Tarik Saleh’s follow-up to The Nile Hilton Incident is another probing examination of the ruptures that drive contemporary Egyptian society, told this time through the lens of the Al-Azhar University in Cairo, often described as the most prestigious centre for Islamic learning. Tawfeek Barhom plays Adam, the son of a fisherman, who receives a scholarship to study at Al-Azhar, with the goal of being an Imam, and travels to the Egyptian capital to immerse himself in the world of knowledge and learning. For a brief beat, he’s entranced by the ancient university, and by its library in particular, although that’s quickly clouded when the Grand Imam passes away, and he finds himself caught in the midst of a battle for the next appointment. While this all nominally takes place in Cairo, it’s actually shot in Istanbul, since Saleh remains in exile from his home country due to the eviscerating vision that we see here.
From the outset, it’s clear that Al-Azhar is a highly contested ideological space, drawing a rich tapestry of worldviews together under the umbrella of orthodox Islam. At times, it feels close to a Vatican drama, as each Imam follows their own different doctrines, and develosp their own particular schools of thought, as they hold forth in their own favourite spots in the university courtyard. That intellectual diversity also makes Al-Azhar vulnerable on two fronts – from the Egyptian government, which has tried to turn it into a state university, claiming that “the choice of the Grand Imam is a matter of national security,” and from the radical Muslim Brotherhood, which has a small but dedicated core of students, along with a single Imam who covertly follows their tenets. Adam is caught between these two imperatives when he’s recruited by Ibrahim, an official played by Fares Fares, who instructs him to help install an Imam who’s amenable to government policy, while weeding out the Muslim Brotherhood.
That said, there’s no clear sense of the government as a stable or discrete entity in Boy From Heaven. In fact, the more Adam tries to discern the government’s agenda, the more it dissolves into a diffuse series of military-bureaucatic gestures. In recent times, Egyptian politics has unfolded as a series of interregna, and the film takes place in that vacuum, which drives all its main players to seize on Al-Azhar as a precious bastion of continuity. We hear constant assertions that “Al-Azhar and the state should never be in conflict – that could lead to civil war” and that civil war is worse than murder, since it involves violence against the state. Al-Azhar becomes a synecdoche for the state, a still point in the midst of political turmoil, making it critical for the military dictatorship to seize it as a point of ideological consensus. The only other space that functions in the same way is the Starbucks-styled café where Adam and Ibrahim have their meetings, evoking an even more distant and diffuse American global agenda lying behind Adam’s instructions to set up a properly pliable Imam.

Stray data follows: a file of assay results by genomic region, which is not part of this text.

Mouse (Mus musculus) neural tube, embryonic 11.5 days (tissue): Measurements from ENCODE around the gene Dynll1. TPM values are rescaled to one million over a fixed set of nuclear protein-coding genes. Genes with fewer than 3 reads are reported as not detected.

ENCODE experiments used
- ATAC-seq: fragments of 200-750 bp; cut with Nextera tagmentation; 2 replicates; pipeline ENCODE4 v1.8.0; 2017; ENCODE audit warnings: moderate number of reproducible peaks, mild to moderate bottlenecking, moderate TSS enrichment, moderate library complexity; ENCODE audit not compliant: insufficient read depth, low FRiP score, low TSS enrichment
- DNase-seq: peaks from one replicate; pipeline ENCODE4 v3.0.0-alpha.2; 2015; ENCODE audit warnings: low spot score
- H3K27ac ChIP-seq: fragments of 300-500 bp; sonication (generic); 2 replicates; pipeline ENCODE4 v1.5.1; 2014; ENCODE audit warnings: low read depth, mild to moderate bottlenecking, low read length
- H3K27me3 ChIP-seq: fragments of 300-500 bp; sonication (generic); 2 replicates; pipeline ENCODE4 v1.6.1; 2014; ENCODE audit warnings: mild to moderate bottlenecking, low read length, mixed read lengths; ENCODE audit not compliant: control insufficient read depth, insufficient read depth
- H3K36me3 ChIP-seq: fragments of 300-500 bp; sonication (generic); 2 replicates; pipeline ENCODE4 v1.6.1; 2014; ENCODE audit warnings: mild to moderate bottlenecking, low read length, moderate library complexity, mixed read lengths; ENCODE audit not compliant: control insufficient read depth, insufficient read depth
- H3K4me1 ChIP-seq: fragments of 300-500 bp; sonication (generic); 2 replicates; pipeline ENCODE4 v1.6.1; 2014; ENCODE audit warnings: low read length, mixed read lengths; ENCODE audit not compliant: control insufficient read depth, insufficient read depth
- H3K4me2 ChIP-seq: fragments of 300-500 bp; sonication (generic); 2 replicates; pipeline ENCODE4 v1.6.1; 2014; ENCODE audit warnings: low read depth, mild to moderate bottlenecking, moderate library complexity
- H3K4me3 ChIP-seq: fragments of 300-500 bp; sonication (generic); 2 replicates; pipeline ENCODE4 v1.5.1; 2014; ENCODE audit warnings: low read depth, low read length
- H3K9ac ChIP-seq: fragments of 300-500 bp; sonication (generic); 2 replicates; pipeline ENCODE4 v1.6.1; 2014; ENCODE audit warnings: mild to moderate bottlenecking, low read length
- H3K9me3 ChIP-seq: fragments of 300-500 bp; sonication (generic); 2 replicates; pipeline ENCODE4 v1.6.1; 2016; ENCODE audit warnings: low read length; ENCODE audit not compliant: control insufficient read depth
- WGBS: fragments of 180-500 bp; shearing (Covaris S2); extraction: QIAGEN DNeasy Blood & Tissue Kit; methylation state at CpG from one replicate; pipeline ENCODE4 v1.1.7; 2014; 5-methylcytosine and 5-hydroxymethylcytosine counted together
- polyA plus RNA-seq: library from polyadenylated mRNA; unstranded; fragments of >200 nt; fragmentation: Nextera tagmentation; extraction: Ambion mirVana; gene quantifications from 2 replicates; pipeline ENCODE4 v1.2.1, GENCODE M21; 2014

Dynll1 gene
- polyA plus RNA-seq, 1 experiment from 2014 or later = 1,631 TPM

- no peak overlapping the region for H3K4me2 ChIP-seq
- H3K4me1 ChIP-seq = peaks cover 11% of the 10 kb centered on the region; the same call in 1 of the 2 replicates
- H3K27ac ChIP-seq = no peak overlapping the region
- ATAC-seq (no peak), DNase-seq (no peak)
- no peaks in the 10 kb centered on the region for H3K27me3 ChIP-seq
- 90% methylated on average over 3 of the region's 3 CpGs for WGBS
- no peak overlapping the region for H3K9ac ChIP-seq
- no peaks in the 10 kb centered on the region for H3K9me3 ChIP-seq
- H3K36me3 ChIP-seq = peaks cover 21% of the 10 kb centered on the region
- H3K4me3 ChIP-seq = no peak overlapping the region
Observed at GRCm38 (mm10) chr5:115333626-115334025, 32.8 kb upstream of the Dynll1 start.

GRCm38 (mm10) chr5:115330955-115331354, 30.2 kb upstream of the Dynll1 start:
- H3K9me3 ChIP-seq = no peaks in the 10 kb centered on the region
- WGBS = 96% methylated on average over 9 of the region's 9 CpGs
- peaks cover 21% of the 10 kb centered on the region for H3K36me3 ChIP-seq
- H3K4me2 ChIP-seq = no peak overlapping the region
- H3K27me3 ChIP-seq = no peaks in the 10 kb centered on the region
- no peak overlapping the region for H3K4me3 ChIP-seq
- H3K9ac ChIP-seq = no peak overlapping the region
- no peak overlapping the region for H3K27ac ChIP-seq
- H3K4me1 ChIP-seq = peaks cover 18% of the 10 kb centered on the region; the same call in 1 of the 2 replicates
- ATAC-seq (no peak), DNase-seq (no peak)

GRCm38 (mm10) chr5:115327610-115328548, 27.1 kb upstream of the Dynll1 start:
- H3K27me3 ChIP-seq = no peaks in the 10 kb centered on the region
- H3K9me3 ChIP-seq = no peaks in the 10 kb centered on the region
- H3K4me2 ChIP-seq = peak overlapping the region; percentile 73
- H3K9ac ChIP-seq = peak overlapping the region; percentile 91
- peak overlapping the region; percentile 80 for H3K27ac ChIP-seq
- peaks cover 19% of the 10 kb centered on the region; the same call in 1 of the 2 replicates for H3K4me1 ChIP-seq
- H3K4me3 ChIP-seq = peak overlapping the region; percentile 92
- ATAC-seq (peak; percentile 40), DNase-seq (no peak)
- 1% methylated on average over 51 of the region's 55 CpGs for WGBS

Caught between the military bureaucracy on the outside and the Muslim Brotherhood on the inside, Adam finds himself poised at the pressure point of Egyptian civil society, suspended over the vacuum of endless interregna in an almost unbearable manner. The result is a kind of visceral emptiness that intersects quite eerily with the layout and routines of Al-Azhar itself, at least as Saleh imagines it. Many of the key scenes play out against the daily rhythm of the university, which is very strict in some ways, and very loose in others. While conformity in dress and demeanor is expected, the students have a lot of latitude to move around – they can shift from class to class, come and go at all hours, and explore even the most distant reaches of the building, such as the minarets or the store rooms, which are where most of the key plot points tend to unfold. Space here is both highly coded and curiously vacant, continually scrutinised but also full of blind spots, which enhances the precarious vacuum of power that drives Adam as he tries to reconcile two increasingly diffuse Egyptian institutions.